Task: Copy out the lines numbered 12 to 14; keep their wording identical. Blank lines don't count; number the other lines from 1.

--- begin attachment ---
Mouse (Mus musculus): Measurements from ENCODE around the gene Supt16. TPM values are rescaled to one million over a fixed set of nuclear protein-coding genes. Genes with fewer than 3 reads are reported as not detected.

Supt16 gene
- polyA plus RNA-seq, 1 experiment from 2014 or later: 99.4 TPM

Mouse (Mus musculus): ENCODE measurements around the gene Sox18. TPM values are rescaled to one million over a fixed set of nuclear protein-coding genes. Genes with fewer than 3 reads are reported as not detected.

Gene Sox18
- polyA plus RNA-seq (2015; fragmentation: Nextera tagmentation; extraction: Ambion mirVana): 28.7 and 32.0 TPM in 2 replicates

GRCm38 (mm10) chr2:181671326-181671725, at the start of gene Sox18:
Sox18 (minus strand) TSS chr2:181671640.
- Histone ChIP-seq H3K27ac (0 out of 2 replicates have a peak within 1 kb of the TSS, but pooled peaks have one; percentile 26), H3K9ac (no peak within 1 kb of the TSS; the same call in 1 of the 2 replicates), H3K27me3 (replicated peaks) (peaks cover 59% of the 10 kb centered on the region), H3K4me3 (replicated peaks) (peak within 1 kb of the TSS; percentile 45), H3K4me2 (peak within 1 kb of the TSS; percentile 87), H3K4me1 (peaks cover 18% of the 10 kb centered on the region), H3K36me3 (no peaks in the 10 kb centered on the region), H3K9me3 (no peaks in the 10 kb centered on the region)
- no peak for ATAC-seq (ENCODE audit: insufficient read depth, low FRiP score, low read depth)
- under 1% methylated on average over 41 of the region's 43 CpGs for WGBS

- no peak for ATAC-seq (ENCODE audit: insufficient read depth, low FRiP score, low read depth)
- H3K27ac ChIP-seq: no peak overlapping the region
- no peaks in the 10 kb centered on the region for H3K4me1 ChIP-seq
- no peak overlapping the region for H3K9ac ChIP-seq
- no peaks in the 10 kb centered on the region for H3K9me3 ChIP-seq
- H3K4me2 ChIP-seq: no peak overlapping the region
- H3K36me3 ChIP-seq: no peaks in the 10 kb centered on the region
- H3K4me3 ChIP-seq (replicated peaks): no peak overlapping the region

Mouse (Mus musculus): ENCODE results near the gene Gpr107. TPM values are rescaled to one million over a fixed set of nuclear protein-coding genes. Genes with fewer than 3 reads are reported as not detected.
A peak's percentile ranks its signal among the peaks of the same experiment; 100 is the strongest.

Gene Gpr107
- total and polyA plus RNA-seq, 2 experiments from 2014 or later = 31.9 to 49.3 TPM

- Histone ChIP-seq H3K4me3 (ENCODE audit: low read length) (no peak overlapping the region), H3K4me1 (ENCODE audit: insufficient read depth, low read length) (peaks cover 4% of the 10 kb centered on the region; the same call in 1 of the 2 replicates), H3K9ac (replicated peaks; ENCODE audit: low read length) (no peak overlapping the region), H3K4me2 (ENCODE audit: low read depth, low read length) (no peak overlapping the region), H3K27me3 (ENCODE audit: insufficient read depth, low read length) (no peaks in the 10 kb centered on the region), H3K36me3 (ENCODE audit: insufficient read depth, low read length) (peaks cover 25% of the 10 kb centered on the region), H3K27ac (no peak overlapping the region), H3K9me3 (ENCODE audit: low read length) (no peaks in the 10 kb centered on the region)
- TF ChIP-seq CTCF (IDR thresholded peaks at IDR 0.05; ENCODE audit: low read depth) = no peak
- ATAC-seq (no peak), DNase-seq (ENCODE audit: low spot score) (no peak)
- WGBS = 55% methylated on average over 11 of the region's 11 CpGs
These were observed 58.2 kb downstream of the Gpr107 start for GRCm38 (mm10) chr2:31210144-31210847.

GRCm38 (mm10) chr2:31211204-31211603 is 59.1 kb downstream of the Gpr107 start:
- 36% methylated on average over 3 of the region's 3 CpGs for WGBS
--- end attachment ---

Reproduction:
- no peak for ATAC-seq (ENCODE audit: insufficient read depth, low FRiP score, low read depth)
- H3K27ac ChIP-seq: no peak overlapping the region
- no peaks in the 10 kb centered on the region for H3K4me1 ChIP-seq